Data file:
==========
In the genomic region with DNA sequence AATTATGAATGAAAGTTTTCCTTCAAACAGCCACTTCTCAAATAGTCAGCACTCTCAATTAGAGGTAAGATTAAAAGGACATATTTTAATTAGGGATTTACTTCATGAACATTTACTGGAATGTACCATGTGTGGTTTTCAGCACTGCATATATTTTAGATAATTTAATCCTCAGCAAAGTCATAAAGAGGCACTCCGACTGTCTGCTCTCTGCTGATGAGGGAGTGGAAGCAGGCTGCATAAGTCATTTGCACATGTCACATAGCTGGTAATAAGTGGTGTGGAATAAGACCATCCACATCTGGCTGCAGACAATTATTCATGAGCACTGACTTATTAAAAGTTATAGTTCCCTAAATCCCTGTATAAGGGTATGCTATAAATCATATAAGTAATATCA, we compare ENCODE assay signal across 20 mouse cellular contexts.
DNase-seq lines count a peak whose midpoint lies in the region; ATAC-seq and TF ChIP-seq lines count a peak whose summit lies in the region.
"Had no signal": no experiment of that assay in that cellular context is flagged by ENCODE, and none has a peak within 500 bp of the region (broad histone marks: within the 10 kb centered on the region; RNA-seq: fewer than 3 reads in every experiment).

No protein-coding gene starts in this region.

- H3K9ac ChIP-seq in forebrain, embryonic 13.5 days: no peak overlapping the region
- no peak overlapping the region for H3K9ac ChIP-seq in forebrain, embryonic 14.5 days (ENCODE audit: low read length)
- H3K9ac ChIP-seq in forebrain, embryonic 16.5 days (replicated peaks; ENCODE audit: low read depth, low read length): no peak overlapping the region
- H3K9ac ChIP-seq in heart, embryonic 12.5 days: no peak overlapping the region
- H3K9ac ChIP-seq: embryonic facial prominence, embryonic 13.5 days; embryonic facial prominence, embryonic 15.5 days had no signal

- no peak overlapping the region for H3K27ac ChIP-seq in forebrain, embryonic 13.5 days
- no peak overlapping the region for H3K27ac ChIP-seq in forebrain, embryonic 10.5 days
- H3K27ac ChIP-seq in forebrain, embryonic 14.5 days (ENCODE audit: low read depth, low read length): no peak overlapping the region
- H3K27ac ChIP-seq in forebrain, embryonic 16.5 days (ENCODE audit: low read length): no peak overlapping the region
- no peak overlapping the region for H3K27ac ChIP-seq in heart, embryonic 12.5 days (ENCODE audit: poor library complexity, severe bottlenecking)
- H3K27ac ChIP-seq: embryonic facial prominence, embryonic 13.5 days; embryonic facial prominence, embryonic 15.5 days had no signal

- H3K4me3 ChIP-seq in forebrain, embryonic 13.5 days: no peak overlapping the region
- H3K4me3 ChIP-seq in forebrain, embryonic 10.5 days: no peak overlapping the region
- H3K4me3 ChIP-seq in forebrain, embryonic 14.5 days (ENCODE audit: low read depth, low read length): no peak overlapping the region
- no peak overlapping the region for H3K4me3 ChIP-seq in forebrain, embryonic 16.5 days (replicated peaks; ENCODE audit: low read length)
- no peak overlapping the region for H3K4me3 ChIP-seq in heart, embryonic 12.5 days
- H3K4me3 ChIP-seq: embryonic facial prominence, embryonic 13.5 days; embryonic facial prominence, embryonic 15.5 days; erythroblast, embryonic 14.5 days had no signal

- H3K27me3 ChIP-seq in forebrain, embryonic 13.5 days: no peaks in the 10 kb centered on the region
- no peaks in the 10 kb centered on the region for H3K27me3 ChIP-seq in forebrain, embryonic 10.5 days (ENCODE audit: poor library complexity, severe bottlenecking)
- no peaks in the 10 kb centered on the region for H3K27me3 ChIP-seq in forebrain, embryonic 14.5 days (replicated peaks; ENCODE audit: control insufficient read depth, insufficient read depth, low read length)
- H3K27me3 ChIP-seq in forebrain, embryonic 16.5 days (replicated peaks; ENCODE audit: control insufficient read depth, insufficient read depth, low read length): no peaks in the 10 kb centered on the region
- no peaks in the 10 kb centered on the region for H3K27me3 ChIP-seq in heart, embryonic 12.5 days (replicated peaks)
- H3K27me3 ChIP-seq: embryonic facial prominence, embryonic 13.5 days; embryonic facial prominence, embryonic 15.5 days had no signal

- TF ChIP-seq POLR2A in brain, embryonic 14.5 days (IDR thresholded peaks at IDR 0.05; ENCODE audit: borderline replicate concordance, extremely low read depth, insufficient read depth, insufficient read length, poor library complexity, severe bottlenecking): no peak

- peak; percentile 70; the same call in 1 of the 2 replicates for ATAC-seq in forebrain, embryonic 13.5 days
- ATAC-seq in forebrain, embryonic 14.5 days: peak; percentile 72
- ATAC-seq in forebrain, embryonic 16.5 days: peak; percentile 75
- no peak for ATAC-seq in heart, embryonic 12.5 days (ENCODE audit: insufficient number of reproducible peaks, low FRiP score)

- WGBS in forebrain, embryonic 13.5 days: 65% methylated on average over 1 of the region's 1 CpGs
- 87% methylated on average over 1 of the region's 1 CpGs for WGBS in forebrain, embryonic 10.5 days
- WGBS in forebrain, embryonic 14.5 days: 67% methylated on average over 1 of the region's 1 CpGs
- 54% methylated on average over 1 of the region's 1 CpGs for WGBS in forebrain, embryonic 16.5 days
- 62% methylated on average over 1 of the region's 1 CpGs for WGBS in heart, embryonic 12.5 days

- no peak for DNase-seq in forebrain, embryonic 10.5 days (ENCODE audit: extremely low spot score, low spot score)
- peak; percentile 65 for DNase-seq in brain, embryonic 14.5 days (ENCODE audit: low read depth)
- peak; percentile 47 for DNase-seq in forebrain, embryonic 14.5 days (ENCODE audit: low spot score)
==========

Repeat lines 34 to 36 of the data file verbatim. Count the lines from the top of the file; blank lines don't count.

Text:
- 87% methylated on average over 1 of the region's 1 CpGs for WGBS in forebrain, embryonic 10.5 days
- WGBS in forebrain, embryonic 14.5 days: 67% methylated on average over 1 of the region's 1 CpGs
- 54% methylated on average over 1 of the region's 1 CpGs for WGBS in forebrain, embryonic 16.5 days